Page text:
On This Day In History: Bolsheviks Executed Aleksandr Kolchak, A Navy Officer And Explorer Of The Arctic – On Feb 7, 1920

in Irkutsk, Siberia, the Bolsheviks executed Aleksandr Kolchak, one of the leaders of the White Movement and the so-called Supreme Ruler of Russia.

Before the October Revolution in 1917, Kolchak served in the Navy. In 1900–1903, he took part in a Polar expedition, headed by Eduard Toll.

The expedition scoured the Arctic Ocean for the mysterious Sannikov Land, once seen from a distance by the merchant Yakov Sannikov.

When Kolchak returned, the Russian Geographic Society decorated him with the medal “for an incredible and important geographic deed.”

At the beginning of the First World War, Kolchak conducted several successful military operations against the German fleet in the Baltic Sea, and in 1916 earned the rank of Admiral and became the commander of the Black Sea Fleet.

In February 1917, the bourgeois-democratic revolution happened. Kolchak embraced the revolution and hoped it would help Russia to win World War I. He was disappointed.

“The way of revolution leads us to destruction. We should pay for it with our lands and our natural riches. Our country should lose the political independence and the outlying districts, and become so-called Moscovia,” he wrote.

When In June 1917, the council of Sevastopol decided to disarm all the officers who were suspected of counterrevolutionary activities. The order applied not only to real weapons, but also to Kolchak’s golden saber.

When the representatives of the Soviets came to Kolchak for it, he threw the saber overboard: “If the newspapers do not want me to have this weapon, let it sink”. On June 7, he resigned from the Navy.

Three weeks later, divers found the saber and returned it to Kolchak with a new inscription on it: “To the knight of honor, Admiral Kolchak, from the Union of the Army and Fleet Officers”.

In August 1917, Kolchak headed a delegation to the US. He learned about the October Revolution on his way back to Russia, in Yokohama, Japan. In 1918, he decided to return to Russia and join the Volunteer Army in Siberia to fight the Bolsheviks.

On October 13, 1918, Kolchak came to Omsk, Siberia, where the united anti-Bolsheviks government was based, and became the military minister. On November 18, 1918, Kolchak staged a military coup d’état and established an anti-Bolshevik government in Siberia with headquarters at Omsk.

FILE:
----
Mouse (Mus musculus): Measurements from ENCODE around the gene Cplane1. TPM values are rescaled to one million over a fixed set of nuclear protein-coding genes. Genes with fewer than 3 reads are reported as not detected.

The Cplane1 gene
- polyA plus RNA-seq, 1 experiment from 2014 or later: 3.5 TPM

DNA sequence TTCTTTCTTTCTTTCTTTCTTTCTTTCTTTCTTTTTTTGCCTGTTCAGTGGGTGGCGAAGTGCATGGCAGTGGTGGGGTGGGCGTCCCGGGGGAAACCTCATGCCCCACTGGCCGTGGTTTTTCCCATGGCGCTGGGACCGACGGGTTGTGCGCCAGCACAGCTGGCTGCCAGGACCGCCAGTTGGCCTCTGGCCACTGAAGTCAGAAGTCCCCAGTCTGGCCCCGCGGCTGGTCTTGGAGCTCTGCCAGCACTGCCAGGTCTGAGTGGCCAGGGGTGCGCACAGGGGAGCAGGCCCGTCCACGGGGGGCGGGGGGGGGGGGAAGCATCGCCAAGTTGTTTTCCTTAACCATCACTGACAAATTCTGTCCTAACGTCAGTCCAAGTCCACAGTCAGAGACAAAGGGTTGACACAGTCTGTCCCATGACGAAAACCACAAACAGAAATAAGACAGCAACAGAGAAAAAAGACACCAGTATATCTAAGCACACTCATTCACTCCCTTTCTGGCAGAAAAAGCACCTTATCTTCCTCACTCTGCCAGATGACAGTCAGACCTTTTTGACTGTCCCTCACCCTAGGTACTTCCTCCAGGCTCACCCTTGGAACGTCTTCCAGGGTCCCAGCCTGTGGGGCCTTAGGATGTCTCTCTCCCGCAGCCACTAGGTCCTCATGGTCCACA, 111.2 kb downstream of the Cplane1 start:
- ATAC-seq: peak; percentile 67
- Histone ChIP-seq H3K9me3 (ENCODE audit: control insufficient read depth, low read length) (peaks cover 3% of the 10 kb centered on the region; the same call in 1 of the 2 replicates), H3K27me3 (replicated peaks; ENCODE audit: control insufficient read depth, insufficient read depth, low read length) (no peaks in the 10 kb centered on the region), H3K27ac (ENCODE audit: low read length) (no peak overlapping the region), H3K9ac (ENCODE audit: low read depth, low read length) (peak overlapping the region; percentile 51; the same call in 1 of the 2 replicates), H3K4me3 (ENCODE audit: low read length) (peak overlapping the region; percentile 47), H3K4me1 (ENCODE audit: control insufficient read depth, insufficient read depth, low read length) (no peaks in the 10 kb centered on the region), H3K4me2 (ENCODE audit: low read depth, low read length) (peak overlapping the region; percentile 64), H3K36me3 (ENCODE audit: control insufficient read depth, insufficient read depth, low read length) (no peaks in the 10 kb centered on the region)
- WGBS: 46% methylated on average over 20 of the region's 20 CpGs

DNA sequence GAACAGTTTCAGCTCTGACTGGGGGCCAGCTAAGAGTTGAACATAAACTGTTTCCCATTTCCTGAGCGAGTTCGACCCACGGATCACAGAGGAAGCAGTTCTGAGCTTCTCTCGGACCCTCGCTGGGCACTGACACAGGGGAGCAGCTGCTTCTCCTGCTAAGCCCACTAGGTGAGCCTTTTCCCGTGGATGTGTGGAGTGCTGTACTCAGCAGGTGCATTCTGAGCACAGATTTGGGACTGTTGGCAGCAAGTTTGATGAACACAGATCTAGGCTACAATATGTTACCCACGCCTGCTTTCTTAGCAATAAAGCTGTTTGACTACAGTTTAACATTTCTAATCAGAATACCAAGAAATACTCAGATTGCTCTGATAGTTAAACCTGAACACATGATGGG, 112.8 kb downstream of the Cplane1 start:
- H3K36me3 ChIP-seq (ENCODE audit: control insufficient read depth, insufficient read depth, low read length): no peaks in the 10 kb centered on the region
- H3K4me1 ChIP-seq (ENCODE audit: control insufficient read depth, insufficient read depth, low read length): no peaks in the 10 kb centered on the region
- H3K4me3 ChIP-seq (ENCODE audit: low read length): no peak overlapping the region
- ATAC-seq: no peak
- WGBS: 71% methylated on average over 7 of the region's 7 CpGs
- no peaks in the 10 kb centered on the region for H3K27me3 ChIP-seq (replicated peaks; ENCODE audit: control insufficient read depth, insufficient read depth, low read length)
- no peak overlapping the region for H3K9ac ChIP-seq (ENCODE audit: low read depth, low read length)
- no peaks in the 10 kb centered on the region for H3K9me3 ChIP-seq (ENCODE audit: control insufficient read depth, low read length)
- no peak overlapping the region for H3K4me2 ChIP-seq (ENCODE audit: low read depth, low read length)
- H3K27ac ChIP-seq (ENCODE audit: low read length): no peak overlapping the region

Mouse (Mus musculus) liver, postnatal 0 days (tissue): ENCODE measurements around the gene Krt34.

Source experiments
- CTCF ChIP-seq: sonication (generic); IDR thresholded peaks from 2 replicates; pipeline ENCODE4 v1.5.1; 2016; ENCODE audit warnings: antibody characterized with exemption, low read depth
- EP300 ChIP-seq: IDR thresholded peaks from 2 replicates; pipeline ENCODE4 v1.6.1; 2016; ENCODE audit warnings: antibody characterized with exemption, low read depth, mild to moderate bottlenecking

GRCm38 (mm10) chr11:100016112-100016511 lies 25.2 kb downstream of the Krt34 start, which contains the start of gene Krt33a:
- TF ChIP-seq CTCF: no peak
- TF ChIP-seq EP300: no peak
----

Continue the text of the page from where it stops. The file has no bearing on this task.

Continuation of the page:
After the coup, Kolchak was now ruler of Russia, at least that’s how the White Army and their friends saw it. But it went downhill with the White Army, which suffered a series of losses. The Red Army took Omsk on November 14, 1919. Kolchak moved his headquarters to Irkutsk.

In late December Irkutsk fell under the control of a leftist group and formed the Political Center that decided to dismiss Kolchak. When he heard of this on 4 January 1920, he announced his resignation but it was considered a particularly ill-considered move.

On 20 January the government in Irkutsk surrendered power to a Bolshevik military committee , which focused its attention on Kolchak. He was interrogated during nine days between 21 January and 6 February. Despite the arrival of a contrary order from Moscow, Admiral Kolchak was condemned to death along with his Prime Minister, Viktor Pepelyayev.

Both prisoners were brought before a firing squad in the early morning of 7 February 1920. According to eyewitnesses, Kolchak was entirely calm and unafraid, “like an Englishman.” The Admiral asked the commander of the firing squad,

A priest of the Russian Orthodox Church then gave the last rites to both men. The squad fired and both men fell. The bodies were kicked and prodded down an escarpment and dumped under the ice of the frozen Angara River.

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